FIAC 2016 was no exception when it comes to a prevalent phenomenon in the art world: with a few exceptions, the established galleries presented in the central nave of the Grand Palais left very little room for women artists. However, the presence of women was more significant in the more prospective galleries on the first floor.
The best surprises of the central nave
Jessica Stockholder, #622 Palpable glyphic rapture, 2014 et Shirley Jaffe, Untitled, 2014-2015 © Rights reserved
Kiki Kogelnik, Mono, c. 1970 et Untitled (Robot), 1965 © Rights reserved
Some ground-floor galleries stood out as being particularly turned towards women’s art. Worth noticing among these was Nathalie Obadia’s stand, where a Jessica Stockholder installation stood alongside a gouache by the late Shirley Jaffe (The artist died on 29 September 2016. The Centre Pompidou is preparing a retrospective of her work for 2017-2018.) and works by Mickalene Thomas, Laure Prouvost, and Valérie Belin. Based on the Salvador Dali drawing Butterfly Chase for the “Invisible Woman”, Nathalie Seroussi proposed a selection of works addressing the representation of women by artists, among which works by many women artists, including a beautiful series by the Austrian Pop artist Kiki Kogelnik. Also worth mentioning were the Carol Rama and Anne Imhof duo at Isabella Bortolozzi’s, the Maria Helena Vieira da Silva and Fabienne Verdier at Jeanne Bucher Jaeger’s, as well as Kaufmann Repetto’s very feminine stand, or the presentation of works by Otobong Nkanga at In Situ – Fabienne Leclerc’s.
The major players – names who need no introduction
Barbara Kruger, Untitled (Project for Dazed and Confused), 1995/2015 © Rights reserved
Louise Nevelson, Dawn’s presence – Tree, 1975 © Rights reserved
Pieces by the (rare) women stars of the art market were a 1962 wooden Niki de Saint Phalle altar at Georges-Philippe & Nathalie Vallois’; Louise Nevelson’s wooden sculptures at Pace’s; a Marcel Duchamp-inspired ensemble by Sherrie Levine at David Zwirner’s; and large-scale photographs by Barbara Kruger at Sprüth Magers’. Impossible not to notice the presence on several stands of works by Laure Prouvost, a French artist based in London and laureate of the 2013 Turner Prize; of Sheila Hicks at Massimo Minini’s and on the top floor at Frank Elbaz’s; and of Yayoi Kusama at Victoria Miro’s. Vilma Gold associated one of the Japanese painter’s pictures from 1960 with a Natalia Goncharova watercolour and a multimedia installation by newcomer Trisha Baga.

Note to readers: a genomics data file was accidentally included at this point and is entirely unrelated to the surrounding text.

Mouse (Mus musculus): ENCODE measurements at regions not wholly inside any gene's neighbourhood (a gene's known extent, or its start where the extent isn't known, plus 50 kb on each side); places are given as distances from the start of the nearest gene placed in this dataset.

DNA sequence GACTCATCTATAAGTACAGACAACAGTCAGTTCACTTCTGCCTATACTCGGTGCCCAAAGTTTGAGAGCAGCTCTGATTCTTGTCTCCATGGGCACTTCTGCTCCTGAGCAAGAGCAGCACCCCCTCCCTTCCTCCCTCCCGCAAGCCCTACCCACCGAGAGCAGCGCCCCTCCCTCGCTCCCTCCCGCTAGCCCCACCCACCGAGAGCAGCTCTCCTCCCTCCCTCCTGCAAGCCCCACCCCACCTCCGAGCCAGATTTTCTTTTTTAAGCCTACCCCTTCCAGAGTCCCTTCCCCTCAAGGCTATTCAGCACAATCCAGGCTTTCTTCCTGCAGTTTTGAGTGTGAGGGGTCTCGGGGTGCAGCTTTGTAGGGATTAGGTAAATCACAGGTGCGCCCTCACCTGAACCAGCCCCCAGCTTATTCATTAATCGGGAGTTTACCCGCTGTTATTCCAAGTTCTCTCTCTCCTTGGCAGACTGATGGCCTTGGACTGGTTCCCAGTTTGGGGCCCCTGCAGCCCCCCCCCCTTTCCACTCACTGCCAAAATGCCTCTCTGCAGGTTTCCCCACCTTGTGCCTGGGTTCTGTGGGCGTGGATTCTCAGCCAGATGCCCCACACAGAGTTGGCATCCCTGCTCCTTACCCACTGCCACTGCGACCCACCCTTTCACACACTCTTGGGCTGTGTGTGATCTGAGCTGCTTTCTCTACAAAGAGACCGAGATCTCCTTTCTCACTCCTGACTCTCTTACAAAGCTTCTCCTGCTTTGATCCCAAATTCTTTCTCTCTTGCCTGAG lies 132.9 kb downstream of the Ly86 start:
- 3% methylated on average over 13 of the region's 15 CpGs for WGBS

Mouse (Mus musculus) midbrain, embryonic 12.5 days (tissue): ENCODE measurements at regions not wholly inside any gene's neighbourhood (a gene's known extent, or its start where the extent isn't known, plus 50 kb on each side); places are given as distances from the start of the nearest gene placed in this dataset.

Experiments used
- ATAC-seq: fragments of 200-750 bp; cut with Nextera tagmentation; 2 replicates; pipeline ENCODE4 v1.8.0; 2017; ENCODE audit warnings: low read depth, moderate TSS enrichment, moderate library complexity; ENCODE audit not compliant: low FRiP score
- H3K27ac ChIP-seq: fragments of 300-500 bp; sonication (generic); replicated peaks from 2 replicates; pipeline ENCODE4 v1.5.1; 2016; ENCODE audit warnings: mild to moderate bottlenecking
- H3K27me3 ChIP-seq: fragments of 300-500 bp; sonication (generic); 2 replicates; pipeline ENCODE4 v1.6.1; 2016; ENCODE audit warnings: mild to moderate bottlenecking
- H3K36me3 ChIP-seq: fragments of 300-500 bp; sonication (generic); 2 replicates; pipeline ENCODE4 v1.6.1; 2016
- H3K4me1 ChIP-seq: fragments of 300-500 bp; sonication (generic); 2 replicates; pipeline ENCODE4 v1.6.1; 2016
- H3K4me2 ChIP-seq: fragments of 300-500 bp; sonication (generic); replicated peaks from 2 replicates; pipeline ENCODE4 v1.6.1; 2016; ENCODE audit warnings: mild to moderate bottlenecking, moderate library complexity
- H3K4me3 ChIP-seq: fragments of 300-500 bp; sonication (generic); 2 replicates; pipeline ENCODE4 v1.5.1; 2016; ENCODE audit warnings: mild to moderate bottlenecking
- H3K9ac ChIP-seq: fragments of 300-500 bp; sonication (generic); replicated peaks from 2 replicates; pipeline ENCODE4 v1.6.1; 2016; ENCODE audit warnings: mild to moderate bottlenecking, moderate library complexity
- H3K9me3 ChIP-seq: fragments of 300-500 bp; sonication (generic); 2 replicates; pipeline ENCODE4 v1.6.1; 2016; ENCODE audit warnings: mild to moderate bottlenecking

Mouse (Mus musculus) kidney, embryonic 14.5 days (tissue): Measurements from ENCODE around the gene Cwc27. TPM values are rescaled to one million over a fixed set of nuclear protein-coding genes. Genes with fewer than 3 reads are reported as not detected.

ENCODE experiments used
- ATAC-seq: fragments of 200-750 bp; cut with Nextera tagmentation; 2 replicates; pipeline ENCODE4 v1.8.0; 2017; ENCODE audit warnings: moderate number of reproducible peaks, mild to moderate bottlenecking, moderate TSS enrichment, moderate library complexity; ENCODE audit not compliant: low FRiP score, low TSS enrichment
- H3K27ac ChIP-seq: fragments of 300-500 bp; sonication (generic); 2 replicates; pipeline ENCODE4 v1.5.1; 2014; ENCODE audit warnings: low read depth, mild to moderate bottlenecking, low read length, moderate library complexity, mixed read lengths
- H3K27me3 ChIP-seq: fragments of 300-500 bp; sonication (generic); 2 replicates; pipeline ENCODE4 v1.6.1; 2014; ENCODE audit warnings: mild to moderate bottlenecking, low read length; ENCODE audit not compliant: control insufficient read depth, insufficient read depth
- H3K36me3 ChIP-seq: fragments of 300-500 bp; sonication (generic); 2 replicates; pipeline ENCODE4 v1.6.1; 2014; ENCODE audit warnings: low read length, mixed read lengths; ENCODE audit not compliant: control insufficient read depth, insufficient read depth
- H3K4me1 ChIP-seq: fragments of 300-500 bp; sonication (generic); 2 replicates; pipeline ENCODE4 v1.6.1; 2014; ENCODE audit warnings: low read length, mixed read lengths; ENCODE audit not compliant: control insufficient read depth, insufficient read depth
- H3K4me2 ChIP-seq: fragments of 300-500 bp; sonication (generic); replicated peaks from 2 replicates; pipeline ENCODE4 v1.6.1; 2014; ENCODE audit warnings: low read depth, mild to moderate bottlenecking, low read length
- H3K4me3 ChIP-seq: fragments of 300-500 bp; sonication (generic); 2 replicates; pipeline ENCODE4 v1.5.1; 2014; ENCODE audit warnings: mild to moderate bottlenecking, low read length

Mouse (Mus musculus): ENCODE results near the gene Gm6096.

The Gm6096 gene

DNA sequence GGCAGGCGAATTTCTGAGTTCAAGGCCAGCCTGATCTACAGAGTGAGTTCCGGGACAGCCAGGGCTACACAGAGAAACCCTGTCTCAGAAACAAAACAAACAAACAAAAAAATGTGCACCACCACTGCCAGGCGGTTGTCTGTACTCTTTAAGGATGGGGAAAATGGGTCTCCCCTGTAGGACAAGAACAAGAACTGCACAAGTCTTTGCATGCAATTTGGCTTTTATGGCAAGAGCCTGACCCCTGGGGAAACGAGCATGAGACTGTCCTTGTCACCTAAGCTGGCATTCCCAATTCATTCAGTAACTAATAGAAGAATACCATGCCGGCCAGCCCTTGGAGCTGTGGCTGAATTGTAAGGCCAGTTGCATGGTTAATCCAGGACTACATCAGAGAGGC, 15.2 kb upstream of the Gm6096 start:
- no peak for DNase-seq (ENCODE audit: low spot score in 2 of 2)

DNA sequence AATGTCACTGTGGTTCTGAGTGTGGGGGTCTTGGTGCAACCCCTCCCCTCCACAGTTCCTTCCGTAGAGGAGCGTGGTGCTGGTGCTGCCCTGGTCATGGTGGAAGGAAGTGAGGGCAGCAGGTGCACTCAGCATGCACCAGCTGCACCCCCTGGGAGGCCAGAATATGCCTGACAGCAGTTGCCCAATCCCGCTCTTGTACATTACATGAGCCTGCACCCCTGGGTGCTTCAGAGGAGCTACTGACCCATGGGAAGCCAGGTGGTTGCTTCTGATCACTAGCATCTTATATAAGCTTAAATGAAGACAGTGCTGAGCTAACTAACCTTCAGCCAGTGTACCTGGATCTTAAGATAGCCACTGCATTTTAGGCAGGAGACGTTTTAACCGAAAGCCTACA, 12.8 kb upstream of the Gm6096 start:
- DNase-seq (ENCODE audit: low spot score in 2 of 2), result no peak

A few favourites from the superior galleries
Anna Neukamp, Passerelle, 2016 © Rights reserved
Installation Pauline Curnier Jardin © Rights reserved
Women were more present in the more intimate spaces on the first-floor walkway. Ellen de Bruijne Projects confronted two videographic installations by the artistic duo Pauline Baudry & Renate Lorenz and French artist Pauline Curnier Jardin, currently in residence at the Rijksacademie. Alongside a Miriam Cahn painting and ceramics by Katinka Bock, Jocelyn Wolff also presented Isa Melsheimer’s encapsulated microcosms of nature. And of course, it was hard not to notice the large pictogram paintings by the German artist Anne Neukamp at Valentin’s.
Irma Blank, Trascrizioni, Abhandlung I e II, 1975 © Rights reserved
Marcia Hafif, 58., 59., 60., 61., 62., 63., (Mirror, Mirror I-VI), November 1964 © Rights reserved
One of the new features of the 43rd edition of the FIAC was the Salon Jean Perrin, which brought together galleries presenting “active historic” artists. This successful, high-quality initiative featured a large number of women artists – unfortunately often the first to be forgotten in history: Hessie at Arnaud Lefebvre’s, Nil Yalter at Espaivisor’s, Irma Blank at P420’s, and Ilona Keserü at Kisterem’s. But there were other rediscoveries in other parts of the fair: a 1977 film and drawings never shown in Europe by the American artist Ericka Beckman at Cherry and Martin’s; the Balice Hertling stand gave prominence to ceramics by the Lebanese artist Simone Fattal; and Fergus McCaffrey showed a large series of hard edge paintings by Californian artist Marcia Hafif.